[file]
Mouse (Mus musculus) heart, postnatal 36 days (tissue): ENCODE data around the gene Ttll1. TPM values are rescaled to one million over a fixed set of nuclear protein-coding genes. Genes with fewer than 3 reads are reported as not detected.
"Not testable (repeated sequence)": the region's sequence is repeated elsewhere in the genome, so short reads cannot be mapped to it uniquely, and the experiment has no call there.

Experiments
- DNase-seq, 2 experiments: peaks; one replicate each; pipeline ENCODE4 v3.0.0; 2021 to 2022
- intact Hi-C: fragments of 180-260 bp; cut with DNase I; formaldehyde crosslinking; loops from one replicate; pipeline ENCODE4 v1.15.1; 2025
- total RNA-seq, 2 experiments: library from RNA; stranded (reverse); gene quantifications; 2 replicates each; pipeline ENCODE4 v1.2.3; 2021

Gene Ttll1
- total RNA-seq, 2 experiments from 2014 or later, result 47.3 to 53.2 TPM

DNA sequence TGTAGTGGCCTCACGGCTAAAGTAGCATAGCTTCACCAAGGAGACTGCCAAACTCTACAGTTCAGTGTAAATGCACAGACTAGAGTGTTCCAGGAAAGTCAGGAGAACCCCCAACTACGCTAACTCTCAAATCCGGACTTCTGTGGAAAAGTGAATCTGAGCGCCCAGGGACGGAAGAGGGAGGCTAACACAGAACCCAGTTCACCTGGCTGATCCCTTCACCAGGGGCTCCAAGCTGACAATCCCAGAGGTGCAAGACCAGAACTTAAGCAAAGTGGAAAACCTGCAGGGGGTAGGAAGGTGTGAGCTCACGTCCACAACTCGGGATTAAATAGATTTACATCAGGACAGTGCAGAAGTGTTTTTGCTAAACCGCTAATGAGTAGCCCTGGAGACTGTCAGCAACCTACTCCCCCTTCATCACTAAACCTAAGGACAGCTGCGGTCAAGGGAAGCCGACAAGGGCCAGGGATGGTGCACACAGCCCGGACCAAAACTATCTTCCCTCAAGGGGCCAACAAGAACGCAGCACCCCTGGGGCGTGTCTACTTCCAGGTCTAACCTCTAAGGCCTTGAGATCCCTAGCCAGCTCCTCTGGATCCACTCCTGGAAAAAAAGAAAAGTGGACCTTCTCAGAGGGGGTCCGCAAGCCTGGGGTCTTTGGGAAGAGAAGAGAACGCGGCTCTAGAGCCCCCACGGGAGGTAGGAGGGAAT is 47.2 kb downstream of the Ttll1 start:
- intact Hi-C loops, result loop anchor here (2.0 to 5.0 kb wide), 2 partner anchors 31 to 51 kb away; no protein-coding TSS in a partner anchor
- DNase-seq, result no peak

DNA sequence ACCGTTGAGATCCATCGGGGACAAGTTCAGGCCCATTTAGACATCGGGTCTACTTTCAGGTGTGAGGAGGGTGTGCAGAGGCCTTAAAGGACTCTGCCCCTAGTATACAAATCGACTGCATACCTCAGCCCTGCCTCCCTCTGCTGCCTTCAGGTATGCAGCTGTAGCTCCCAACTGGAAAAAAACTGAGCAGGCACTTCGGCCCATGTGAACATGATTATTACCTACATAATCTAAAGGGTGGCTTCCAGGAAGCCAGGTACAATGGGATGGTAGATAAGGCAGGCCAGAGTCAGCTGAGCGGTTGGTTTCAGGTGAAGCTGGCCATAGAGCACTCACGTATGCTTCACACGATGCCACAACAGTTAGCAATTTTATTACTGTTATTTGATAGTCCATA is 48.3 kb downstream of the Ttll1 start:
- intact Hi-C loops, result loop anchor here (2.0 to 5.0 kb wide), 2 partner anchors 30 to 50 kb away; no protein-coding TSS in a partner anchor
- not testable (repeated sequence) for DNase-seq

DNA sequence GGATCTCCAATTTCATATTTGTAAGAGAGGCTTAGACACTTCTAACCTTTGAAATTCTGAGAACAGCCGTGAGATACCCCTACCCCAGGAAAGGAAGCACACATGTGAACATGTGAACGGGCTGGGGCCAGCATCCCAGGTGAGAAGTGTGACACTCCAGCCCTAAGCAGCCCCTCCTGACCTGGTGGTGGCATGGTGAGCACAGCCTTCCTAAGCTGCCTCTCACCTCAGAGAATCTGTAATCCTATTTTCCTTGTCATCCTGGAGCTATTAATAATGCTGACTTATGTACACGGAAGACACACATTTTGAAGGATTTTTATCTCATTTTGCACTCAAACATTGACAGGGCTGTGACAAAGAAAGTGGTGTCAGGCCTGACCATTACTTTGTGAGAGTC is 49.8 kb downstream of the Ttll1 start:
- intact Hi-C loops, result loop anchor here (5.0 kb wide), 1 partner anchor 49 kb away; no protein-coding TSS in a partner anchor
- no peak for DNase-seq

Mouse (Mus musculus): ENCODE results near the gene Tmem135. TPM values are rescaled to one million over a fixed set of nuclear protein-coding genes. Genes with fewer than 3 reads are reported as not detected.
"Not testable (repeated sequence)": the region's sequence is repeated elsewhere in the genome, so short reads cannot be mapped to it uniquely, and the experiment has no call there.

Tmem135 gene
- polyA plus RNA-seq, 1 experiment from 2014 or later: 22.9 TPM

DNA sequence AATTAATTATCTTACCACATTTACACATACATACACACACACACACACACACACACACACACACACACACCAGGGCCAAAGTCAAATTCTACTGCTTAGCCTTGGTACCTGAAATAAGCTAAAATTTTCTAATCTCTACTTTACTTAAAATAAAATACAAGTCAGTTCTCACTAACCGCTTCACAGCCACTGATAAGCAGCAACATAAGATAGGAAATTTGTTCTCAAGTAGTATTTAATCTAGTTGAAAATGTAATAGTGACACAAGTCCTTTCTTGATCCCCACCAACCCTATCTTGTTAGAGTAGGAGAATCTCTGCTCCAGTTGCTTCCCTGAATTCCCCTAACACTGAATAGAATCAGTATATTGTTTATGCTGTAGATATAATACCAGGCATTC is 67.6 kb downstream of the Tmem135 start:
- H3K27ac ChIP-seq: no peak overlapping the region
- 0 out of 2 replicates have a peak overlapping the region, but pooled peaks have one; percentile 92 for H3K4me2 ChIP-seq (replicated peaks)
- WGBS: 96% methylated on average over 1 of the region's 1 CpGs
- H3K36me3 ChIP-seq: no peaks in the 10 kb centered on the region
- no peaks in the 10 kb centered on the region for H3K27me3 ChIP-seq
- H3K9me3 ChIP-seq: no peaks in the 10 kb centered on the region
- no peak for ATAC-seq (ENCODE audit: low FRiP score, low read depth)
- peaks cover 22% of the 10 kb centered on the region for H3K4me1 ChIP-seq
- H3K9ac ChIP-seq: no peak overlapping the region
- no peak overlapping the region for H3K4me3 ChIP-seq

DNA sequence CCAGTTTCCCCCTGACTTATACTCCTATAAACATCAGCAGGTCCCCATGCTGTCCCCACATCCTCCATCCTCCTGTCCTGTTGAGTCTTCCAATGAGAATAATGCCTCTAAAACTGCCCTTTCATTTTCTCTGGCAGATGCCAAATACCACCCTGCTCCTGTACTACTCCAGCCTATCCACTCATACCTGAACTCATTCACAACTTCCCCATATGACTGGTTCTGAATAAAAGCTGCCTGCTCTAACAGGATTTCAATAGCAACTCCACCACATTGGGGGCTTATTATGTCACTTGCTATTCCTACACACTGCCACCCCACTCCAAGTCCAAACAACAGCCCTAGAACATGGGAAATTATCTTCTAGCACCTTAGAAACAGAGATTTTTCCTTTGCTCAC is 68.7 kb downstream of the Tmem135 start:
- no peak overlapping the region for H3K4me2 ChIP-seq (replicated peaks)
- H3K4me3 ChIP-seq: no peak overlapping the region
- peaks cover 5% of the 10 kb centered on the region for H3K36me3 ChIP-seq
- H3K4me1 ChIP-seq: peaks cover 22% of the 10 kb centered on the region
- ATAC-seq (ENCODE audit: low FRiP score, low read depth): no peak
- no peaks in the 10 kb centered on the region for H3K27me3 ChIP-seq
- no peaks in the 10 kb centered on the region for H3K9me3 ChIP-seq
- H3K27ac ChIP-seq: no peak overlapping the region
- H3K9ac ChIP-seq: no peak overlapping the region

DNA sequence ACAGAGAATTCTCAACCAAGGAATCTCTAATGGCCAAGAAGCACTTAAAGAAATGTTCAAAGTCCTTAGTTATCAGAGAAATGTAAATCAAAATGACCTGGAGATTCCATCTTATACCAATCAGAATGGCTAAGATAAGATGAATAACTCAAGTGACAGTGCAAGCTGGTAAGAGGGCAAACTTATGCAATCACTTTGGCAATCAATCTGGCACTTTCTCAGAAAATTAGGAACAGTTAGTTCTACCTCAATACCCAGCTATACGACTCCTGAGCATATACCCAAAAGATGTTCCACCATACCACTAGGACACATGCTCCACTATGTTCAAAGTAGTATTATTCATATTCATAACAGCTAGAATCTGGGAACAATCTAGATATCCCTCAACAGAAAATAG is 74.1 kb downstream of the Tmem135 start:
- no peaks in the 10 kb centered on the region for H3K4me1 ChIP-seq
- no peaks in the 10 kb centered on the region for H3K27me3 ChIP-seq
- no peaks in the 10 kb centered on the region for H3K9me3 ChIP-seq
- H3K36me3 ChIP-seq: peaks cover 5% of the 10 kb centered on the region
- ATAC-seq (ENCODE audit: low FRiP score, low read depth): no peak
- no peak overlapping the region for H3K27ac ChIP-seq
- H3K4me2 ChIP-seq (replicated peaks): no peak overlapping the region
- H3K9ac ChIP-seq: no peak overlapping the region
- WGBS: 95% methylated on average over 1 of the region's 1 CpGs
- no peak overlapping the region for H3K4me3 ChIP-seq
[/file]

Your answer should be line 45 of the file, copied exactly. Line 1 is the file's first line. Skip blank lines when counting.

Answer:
- no peaks in the 10 kb centered on the region for H3K27me3 ChIP-seq